Murderesses and More: <br>Rare Americana from David Lesser Antiquarian Books
Another not-so-fair lady was Laura Fair. Item 53 is the Official Report of the Trial of Laura D. Fair for the Murder of Alex. P. Crittenden... Ms. Fair had already been married thrice when she took up with Alexander Crittenden, a married man. Crittenden was supposed to have promised to divorce his wife for Fair, but never did. One day, seven years into the relationship, Fair followed Crittenden to a ferry where he was meeting his wife and fatally shot him. The San Francisco trial was a sensation. Fair's lawyers introduced a series of defenses designed to show she was incapable of mal intent. They mostly centered on her suffering from "female malady," something apparently caused by irregular menstrual cycles and being done wrong. She won the support of many suffragists. However, the all-male jury wasn't buying. They convicted Mrs. Fair and sentenced her to hang. She was the first woman sentenced to death in California. But cry not for Laura Fair. The state Supreme Court overturned the verdict because of improperly permitted evidence, and at her retrial, Mrs. Fair was acquitted on the grounds of emotional insanity. It's not clear whether the insanity was hers or the jury's, but she got off. A 1919 newspaper clipping attached to front free endpaper indicates Mrs. Fair lived for almost 50 years after her death sentence was imposed in 1870. Mr. Crittenden would have found that unfair. $750.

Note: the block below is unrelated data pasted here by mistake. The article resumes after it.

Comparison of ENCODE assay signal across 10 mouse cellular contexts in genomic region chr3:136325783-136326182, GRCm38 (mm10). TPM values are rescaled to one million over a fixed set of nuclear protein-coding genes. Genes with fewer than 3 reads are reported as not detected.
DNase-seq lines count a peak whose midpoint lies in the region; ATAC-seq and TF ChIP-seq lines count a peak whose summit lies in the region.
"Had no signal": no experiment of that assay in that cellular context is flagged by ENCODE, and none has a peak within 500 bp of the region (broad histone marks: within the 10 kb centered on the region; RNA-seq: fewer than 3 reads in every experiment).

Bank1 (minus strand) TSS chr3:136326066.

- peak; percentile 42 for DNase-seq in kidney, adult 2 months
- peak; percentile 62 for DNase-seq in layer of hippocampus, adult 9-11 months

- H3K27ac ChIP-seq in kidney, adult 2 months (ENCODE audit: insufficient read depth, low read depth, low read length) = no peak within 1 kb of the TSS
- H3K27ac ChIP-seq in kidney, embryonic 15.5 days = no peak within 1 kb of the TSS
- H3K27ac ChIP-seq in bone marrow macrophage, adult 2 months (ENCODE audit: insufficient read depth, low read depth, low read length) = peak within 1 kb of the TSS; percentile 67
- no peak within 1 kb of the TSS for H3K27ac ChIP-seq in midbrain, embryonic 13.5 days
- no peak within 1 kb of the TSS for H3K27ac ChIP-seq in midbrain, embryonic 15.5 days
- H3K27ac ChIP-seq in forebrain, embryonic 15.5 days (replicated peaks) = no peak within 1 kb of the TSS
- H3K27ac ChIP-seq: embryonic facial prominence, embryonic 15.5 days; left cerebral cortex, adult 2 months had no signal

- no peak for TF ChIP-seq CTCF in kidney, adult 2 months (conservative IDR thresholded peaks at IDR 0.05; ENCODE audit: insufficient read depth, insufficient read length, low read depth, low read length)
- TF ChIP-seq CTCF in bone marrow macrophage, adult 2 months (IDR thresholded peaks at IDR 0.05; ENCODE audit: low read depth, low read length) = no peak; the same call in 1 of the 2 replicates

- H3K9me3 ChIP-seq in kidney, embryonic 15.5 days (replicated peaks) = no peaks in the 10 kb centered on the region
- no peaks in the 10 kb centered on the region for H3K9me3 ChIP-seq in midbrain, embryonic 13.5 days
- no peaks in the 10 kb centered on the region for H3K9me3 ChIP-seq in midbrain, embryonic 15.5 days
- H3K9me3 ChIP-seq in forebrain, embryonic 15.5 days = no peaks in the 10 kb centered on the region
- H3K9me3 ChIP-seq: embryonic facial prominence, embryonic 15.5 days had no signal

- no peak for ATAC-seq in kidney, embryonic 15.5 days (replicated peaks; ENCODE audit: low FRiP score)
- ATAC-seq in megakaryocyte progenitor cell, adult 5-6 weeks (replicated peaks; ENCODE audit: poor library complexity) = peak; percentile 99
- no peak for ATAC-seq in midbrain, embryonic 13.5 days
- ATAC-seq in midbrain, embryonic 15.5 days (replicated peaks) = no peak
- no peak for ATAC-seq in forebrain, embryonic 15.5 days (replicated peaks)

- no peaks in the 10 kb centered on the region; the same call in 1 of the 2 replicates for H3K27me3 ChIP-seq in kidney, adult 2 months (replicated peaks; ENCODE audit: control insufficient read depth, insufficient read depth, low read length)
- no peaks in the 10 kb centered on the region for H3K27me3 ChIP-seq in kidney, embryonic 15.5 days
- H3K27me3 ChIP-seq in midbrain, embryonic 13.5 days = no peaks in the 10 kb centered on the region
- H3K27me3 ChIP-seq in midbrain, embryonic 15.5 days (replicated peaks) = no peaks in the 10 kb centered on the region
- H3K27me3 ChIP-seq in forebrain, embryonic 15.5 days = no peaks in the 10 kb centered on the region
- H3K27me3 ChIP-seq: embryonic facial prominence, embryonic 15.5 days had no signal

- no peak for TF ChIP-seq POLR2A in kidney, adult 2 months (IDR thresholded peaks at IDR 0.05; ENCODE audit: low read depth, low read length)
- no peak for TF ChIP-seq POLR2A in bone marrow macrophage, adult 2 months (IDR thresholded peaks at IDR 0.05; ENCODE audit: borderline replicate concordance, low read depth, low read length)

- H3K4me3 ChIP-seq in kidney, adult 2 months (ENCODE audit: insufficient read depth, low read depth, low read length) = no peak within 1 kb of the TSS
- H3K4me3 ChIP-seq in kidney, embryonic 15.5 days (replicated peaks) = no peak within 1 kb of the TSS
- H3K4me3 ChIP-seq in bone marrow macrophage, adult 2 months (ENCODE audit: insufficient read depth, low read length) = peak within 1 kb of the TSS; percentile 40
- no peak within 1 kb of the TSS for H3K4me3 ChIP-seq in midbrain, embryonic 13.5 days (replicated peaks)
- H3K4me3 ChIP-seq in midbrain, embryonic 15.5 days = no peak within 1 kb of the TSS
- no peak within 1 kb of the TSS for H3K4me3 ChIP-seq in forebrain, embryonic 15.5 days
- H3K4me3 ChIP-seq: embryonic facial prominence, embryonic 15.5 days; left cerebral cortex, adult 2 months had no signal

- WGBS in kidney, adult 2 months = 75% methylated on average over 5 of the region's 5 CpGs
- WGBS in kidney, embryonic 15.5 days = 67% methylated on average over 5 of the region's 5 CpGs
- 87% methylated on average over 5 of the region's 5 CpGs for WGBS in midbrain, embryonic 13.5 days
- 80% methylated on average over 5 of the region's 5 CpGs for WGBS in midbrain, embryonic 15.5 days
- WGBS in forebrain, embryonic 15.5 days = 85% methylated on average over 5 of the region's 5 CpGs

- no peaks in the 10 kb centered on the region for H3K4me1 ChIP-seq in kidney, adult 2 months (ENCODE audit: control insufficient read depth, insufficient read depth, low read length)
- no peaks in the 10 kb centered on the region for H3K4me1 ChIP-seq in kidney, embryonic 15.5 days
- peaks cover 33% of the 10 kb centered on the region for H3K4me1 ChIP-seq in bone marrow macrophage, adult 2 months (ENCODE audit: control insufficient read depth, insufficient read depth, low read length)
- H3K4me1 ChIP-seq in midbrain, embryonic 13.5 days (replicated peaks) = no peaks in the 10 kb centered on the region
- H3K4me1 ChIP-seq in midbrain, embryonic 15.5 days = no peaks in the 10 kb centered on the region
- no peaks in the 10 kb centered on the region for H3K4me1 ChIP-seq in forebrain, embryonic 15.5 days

Mrs. Fair may have gotten away with murder, but Stephen and Jesse Boorn were two brothers who almost paid dearly for a murder that never happened. In 1812, their brother-in-law, Russell Colvin, of whom they were apparently not fond, disappeared from their farm in Manchester, Vermont. Seven years later, their uncle Amos Boorn had a dream in which Colvin came to him and said he had been murdered, though he named no names. Colvin's ghost told Amos where he had been buried. Though no remains were found, some personal items were, which Mrs. Colvin identified as her husband's. A few bones were later found elsewhere which were dubiously identified by a physician as being human. Jesse Boorn was arrested, but Stephen was out of reach, having moved to New York. While in jail, Jesse supposedly confessed to a cellmate, who conveniently agreed to testify against Boorn in return for his own release. Facing mounting "evidence" against him, Jesse then confessed to authorities, evidently attempting to protect his father and himself by placing most of the blame on brother Stephen, who was safely in New York. However, Stephen chose to return to Vermont to defend his name. Instead, he was arrested, and in time, he too would confess, hoping to escape the death penalty. No matter. Both brothers were convicted and sentenced to die, though Jesse's sentence was commuted to life. Then, barely a month before Stephen was to be executed, an article about the case in the New York Evening Post caught the attention of a New Jersey man who knew of a Russell Colvin in his hometown. Colvin was brought to Vermont, whereupon the good folks of Manchester immediately realized they had made a big mistake. Perhaps the moral here is to be a little wary of confessions of guilt given under trying circumstances. The book is Mystery Developed; or, Russell Colvin, (Supposed to be Murdered,) In Full Life: and Stephen and Jesse Boorn, (His Convicted Murderers,) Rescued from Ignominious Death by Wonderful Discoveries. The author of this 1820 book was Rev. Lemuel Haynes, himself a remarkable person. A free black man, Haynes had enlisted as a minuteman in the colonial army in 1775, and in 1776 volunteered for the expedition to Ticonderoga. He first became a minister in his native Litchfield County, Connecticut, but was forced from the pulpit by racial prejudice. He would later have a long and successful ministerial career in Rutland, Vermont. Item 76. $1,250.